My free ebook “Skjønnheten, Loven og Sannheten”, Ingar Holst forlag 2000, was among the first ebooks published in my country. At that time, ten years ago, ebooks was something very odd. Few people even realized that it was anatomically possible to read a book from a computer monitor. Four years ago I purchased an IBM (Lenovo) ThinkPad X60 Tablet PC for approximately 3000€. The main purpose of this PC was for it to act like a type-writer (Think pad is famous for it's keyboards) and ebook-reader. Two purposes it since then has served well. I have written another ebook on this machine (not yet published), and read hundreds. Mostly Computer literature, but also real literature.
Personally I prefer to read printed books. But in my current life-situation, without a real home, that is not an option. Ebooks also have the advantage of availability. If I read about a book in a blog or article on the net, I can purchase and read the book instantly. Ebooks are also very handy when you are on the road. A few years ago I traveled all around Europe for six months, with a suitcase full of books. That was not very practical. Today I have approximately 2500 ebooks on my Tablet PC (which by the way have a much more ebook-friendly monitor than the iPad). I also subscribe to safari books online, so that I can read most new books that are relevant to my computer-interest as soon as they are published. On my HTC Desire cell-phone, I have FBReader for free ebooks, and the Amazon Kindle for Android for normal books.
I am, as you may understand, no newcomer to ebooks. I have written and consumed them for a long time. Now I am concerned.
This morning I went to Amazon to look for a few ebooks. Unfortunately, only one of the books was even available for the Kindle. And guess what? It was /more/ expensive than the hardcover-version! Me not like. Me very pissed. Me goggled. And it turns out that this is the pattern these days. Some blogger blamed Apple, claiming they have conspired with the book-publishers to keep the price for electronic books high for Amazon and other non-apple approved sale-channels. Others complained about publishers simply not knowing how to deal with ebooks. The publishers want to sell the hard-covers, and later, the paperback at a lower price. Ebooks don't fit into this [obsolete] model. I don't know. But as an ebook-consumer, it took me 10 seconds to figure out the counter-measure: I will /not/ purchase any ebook that is more expensive than the cheapest paper-version. In fact, I will never purchase /any/ version of a book, as long as the ebook-version is more expensive than the cheapest paper-version.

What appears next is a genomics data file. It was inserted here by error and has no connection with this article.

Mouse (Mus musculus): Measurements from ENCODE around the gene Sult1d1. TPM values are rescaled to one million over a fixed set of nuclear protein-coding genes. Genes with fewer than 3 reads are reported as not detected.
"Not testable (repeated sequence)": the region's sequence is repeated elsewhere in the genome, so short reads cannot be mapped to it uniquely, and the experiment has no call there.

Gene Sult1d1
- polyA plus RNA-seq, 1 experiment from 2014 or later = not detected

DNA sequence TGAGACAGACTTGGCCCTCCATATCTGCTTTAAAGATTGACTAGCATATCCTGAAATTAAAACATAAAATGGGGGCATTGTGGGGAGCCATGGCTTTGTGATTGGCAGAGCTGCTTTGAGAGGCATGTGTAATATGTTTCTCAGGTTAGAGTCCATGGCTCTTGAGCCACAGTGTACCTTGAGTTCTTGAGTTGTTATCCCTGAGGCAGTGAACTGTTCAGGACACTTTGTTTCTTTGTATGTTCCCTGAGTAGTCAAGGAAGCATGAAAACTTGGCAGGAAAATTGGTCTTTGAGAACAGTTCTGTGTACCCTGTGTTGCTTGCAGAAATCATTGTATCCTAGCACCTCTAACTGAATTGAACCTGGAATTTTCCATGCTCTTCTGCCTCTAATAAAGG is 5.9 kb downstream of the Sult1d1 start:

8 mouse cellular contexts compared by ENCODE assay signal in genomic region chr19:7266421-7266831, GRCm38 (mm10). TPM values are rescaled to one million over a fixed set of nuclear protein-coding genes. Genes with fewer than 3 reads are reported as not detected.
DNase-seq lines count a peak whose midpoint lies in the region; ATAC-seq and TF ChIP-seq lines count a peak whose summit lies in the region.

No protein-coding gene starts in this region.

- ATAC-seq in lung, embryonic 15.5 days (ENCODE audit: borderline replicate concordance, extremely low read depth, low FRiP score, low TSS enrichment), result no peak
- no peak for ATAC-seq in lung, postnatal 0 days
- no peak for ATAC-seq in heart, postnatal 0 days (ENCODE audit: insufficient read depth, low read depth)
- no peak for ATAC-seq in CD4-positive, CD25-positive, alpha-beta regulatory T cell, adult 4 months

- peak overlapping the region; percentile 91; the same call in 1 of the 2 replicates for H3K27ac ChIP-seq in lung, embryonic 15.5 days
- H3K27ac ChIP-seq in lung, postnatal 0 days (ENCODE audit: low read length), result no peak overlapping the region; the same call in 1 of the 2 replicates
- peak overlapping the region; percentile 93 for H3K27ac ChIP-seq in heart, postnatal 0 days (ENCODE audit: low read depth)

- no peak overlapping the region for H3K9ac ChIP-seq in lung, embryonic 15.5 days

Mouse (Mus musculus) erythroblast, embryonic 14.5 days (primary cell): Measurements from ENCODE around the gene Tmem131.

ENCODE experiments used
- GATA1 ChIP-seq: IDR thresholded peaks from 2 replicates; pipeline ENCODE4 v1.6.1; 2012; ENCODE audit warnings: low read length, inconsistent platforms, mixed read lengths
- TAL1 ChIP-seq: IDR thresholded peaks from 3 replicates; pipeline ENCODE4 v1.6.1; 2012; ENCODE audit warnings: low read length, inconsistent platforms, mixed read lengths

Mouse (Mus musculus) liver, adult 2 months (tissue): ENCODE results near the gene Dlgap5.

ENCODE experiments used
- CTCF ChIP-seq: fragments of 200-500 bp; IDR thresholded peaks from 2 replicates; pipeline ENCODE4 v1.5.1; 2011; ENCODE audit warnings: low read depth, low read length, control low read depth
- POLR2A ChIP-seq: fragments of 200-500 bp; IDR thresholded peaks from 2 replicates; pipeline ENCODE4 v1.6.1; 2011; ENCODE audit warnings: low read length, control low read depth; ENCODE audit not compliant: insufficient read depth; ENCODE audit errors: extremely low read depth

In stead of playing Apple (fighting their customers), the book-publishers should endorse cheap ebooks, and sell “upgrades” to the hard-cover version for a discounted price. That way they could sell the same book twice to book-lovers, and the book-lovers would absolutely love the deal.
Drm and privacy